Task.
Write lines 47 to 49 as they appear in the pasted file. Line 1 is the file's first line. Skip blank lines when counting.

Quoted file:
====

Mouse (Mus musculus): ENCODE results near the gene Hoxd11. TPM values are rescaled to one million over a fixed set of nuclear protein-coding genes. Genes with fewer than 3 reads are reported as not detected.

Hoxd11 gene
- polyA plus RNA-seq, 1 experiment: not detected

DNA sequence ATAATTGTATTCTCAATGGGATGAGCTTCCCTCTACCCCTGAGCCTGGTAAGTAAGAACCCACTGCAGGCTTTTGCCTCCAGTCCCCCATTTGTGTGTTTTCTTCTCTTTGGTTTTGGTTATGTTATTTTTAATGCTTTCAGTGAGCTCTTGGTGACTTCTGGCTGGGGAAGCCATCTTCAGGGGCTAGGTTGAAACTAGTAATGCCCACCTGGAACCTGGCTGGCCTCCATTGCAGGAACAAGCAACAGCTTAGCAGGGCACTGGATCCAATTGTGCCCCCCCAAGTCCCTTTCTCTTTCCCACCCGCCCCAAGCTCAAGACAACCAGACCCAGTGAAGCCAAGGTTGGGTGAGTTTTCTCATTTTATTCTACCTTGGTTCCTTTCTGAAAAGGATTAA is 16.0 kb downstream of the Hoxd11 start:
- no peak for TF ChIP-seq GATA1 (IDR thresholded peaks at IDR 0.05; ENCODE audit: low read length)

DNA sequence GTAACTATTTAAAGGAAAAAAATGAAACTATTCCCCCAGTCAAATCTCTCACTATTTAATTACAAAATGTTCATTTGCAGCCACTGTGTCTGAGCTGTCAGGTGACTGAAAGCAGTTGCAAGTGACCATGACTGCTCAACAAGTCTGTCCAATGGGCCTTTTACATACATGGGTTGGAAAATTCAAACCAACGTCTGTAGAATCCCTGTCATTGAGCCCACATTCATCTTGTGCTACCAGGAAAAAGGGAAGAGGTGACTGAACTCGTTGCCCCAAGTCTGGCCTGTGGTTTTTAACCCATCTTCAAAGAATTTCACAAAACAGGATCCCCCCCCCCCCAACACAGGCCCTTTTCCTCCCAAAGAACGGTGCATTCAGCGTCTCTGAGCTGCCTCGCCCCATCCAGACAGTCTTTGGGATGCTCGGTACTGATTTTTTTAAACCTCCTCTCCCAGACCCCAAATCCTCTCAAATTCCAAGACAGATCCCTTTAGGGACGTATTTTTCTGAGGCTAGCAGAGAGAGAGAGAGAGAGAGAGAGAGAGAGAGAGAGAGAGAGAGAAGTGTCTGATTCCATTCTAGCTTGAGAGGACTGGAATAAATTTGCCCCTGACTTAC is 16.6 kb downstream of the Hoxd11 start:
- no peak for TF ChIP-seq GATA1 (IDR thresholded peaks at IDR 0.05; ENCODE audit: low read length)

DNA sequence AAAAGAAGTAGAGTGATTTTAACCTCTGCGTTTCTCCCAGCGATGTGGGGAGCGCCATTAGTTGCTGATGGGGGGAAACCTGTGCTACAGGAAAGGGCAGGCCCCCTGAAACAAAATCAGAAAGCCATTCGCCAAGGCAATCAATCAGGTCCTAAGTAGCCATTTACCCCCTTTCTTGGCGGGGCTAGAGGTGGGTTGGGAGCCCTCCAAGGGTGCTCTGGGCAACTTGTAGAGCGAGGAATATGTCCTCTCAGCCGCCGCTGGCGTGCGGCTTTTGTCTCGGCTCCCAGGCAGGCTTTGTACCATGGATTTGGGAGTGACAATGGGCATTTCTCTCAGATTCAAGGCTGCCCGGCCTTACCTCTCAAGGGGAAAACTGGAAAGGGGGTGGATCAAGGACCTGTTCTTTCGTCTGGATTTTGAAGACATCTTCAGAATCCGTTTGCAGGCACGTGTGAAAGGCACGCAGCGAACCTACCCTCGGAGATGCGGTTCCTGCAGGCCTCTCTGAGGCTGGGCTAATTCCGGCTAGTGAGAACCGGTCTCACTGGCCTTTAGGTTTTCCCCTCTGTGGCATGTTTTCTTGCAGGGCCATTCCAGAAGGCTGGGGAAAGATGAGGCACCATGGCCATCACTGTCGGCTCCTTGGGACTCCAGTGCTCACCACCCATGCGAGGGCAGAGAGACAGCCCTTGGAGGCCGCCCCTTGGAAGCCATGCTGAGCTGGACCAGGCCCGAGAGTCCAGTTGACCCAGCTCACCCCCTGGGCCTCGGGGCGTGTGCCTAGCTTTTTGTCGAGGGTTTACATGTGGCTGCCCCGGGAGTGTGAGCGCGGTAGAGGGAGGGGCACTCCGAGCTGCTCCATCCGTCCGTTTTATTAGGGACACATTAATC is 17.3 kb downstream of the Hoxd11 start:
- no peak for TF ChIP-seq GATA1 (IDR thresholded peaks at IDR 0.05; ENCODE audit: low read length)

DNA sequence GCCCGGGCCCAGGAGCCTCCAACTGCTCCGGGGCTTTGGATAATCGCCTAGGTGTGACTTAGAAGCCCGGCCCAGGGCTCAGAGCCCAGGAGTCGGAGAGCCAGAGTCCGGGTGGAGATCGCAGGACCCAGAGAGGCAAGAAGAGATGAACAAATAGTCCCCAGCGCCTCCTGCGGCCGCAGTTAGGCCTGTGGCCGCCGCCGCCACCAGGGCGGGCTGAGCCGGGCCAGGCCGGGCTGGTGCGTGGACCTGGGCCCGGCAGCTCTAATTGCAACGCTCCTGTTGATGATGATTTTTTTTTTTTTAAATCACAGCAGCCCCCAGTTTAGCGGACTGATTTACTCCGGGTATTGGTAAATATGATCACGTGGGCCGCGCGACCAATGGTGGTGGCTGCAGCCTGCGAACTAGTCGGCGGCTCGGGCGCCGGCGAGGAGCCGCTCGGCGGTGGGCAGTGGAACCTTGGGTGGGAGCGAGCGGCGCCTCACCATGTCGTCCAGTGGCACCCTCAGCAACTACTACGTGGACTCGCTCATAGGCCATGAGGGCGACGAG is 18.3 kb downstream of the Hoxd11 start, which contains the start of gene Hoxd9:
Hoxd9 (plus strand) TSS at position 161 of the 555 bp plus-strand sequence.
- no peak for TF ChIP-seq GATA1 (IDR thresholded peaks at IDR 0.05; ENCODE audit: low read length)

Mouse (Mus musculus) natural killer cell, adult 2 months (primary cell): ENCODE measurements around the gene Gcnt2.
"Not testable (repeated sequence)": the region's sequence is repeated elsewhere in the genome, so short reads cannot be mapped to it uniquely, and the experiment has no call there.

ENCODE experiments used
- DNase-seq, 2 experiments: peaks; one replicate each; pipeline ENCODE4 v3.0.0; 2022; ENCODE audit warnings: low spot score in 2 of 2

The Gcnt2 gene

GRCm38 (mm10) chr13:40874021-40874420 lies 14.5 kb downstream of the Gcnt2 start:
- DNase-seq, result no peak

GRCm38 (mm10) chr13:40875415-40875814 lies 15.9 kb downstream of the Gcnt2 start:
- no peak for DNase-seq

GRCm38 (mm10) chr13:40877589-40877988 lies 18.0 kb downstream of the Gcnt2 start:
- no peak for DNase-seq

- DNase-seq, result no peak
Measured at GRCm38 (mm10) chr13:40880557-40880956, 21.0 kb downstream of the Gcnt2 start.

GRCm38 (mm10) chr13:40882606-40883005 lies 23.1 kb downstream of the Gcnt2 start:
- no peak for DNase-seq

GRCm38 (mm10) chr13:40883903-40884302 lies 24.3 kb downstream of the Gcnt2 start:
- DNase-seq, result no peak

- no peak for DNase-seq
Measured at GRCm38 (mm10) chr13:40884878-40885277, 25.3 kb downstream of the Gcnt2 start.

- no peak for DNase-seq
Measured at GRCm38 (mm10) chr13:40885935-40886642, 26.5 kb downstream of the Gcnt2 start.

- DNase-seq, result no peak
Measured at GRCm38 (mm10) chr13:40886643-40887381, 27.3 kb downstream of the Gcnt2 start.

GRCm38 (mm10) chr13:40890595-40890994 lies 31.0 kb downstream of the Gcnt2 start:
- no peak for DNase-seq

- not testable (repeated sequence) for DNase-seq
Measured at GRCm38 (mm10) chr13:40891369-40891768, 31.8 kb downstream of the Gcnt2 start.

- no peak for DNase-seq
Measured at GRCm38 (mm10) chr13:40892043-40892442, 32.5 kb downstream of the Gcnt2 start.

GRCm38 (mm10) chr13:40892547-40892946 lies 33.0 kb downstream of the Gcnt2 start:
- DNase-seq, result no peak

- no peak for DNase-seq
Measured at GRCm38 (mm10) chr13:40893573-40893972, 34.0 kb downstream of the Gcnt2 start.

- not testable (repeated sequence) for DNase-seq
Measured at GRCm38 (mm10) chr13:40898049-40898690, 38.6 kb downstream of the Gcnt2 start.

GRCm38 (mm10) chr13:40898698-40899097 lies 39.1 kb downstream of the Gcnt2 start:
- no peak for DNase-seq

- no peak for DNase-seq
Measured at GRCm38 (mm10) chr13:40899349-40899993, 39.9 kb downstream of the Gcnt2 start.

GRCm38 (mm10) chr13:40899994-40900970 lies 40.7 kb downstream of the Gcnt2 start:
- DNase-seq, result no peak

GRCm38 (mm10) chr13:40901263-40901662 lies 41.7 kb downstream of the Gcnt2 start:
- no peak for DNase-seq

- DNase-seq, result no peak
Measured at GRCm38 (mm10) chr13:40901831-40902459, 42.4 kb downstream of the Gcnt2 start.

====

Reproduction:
Measured at GRCm38 (mm10) chr13:40898049-40898690, 38.6 kb downstream of the Gcnt2 start.

GRCm38 (mm10) chr13:40898698-40899097 lies 39.1 kb downstream of the Gcnt2 start:
- no peak for DNase-seq